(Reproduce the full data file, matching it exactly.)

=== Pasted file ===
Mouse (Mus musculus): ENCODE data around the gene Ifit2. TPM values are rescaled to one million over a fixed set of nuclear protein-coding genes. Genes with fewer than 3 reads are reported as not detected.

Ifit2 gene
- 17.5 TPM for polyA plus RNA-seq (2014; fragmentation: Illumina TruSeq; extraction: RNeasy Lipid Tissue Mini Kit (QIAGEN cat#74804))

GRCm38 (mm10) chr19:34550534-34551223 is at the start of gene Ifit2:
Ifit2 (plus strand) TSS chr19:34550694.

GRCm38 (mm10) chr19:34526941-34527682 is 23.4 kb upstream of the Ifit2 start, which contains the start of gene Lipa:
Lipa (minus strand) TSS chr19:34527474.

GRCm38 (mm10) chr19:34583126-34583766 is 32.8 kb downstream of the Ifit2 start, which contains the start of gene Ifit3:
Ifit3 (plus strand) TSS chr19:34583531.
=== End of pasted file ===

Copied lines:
Mouse (Mus musculus): ENCODE data around the gene Ifit2. TPM values are rescaled to one million over a fixed set of nuclear protein-coding genes. Genes with fewer than 3 reads are reported as not detected.

Ifit2 gene
- 17.5 TPM for polyA plus RNA-seq (2014; fragmentation: Illumina TruSeq; extraction: RNeasy Lipid Tissue Mini Kit (QIAGEN cat#74804))

GRCm38 (mm10) chr19:34550534-34551223 is at the start of gene Ifit2:
Ifit2 (plus strand) TSS chr19:34550694.

GRCm38 (mm10) chr19:34526941-34527682 is 23.4 kb upstream of the Ifit2 start, which contains the start of gene Lipa:
Lipa (minus strand) TSS chr19:34527474.

GRCm38 (mm10) chr19:34583126-34583766 is 32.8 kb downstream of the Ifit2 start, which contains the start of gene Ifit3:
Ifit3 (plus strand) TSS chr19:34583531.